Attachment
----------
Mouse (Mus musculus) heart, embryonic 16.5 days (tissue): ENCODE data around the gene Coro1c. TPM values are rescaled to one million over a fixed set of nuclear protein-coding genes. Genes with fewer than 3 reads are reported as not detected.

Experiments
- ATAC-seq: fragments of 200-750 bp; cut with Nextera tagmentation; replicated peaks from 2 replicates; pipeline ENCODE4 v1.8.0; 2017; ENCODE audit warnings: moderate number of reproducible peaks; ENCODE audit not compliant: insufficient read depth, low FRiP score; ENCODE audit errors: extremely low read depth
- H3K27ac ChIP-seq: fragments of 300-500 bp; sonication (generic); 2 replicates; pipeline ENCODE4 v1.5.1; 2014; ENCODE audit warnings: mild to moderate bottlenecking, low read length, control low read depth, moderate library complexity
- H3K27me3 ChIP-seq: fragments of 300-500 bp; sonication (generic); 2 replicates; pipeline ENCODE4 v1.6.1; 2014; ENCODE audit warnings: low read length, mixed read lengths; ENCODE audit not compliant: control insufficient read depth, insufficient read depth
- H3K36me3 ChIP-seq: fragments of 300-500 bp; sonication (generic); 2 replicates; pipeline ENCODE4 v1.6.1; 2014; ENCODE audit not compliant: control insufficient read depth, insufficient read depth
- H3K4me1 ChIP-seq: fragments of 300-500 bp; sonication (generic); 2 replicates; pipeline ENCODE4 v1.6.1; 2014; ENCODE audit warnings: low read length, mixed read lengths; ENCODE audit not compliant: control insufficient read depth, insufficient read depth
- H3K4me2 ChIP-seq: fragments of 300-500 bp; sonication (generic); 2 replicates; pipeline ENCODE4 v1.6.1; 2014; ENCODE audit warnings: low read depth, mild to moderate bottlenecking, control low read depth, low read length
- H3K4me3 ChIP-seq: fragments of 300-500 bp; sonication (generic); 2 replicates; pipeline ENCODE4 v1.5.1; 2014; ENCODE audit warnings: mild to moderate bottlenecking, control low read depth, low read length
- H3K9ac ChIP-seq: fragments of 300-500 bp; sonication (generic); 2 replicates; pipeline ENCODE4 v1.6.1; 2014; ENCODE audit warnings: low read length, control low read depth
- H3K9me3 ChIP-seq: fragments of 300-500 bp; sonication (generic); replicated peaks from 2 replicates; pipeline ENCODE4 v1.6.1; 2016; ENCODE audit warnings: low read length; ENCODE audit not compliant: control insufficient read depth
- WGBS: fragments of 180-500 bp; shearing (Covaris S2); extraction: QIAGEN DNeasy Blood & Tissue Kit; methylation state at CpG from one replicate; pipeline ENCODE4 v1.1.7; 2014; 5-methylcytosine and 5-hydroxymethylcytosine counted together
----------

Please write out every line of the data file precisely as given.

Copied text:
Mouse (Mus musculus) heart, embryonic 16.5 days (tissue): ENCODE data around the gene Coro1c. TPM values are rescaled to one million over a fixed set of nuclear protein-coding genes. Genes with fewer than 3 reads are reported as not detected.

Experiments
- ATAC-seq: fragments of 200-750 bp; cut with Nextera tagmentation; replicated peaks from 2 replicates; pipeline ENCODE4 v1.8.0; 2017; ENCODE audit warnings: moderate number of reproducible peaks; ENCODE audit not compliant: insufficient read depth, low FRiP score; ENCODE audit errors: extremely low read depth
- H3K27ac ChIP-seq: fragments of 300-500 bp; sonication (generic); 2 replicates; pipeline ENCODE4 v1.5.1; 2014; ENCODE audit warnings: mild to moderate bottlenecking, low read length, control low read depth, moderate library complexity
- H3K27me3 ChIP-seq: fragments of 300-500 bp; sonication (generic); 2 replicates; pipeline ENCODE4 v1.6.1; 2014; ENCODE audit warnings: low read length, mixed read lengths; ENCODE audit not compliant: control insufficient read depth, insufficient read depth
- H3K36me3 ChIP-seq: fragments of 300-500 bp; sonication (generic); 2 replicates; pipeline ENCODE4 v1.6.1; 2014; ENCODE audit not compliant: control insufficient read depth, insufficient read depth
- H3K4me1 ChIP-seq: fragments of 300-500 bp; sonication (generic); 2 replicates; pipeline ENCODE4 v1.6.1; 2014; ENCODE audit warnings: low read length, mixed read lengths; ENCODE audit not compliant: control insufficient read depth, insufficient read depth
- H3K4me2 ChIP-seq: fragments of 300-500 bp; sonication (generic); 2 replicates; pipeline ENCODE4 v1.6.1; 2014; ENCODE audit warnings: low read depth, mild to moderate bottlenecking, control low read depth, low read length
- H3K4me3 ChIP-seq: fragments of 300-500 bp; sonication (generic); 2 replicates; pipeline ENCODE4 v1.5.1; 2014; ENCODE audit warnings: mild to moderate bottlenecking, control low read depth, low read length
- H3K9ac ChIP-seq: fragments of 300-500 bp; sonication (generic); 2 replicates; pipeline ENCODE4 v1.6.1; 2014; ENCODE audit warnings: low read length, control low read depth
- H3K9me3 ChIP-seq: fragments of 300-500 bp; sonication (generic); replicated peaks from 2 replicates; pipeline ENCODE4 v1.6.1; 2016; ENCODE audit warnings: low read length; ENCODE audit not compliant: control insufficient read depth
- WGBS: fragments of 180-500 bp; shearing (Covaris S2); extraction: QIAGEN DNeasy Blood & Tissue Kit; methylation state at CpG from one replicate; pipeline ENCODE4 v1.1.7; 2014; 5-methylcytosine and 5-hydroxymethylcytosine counted together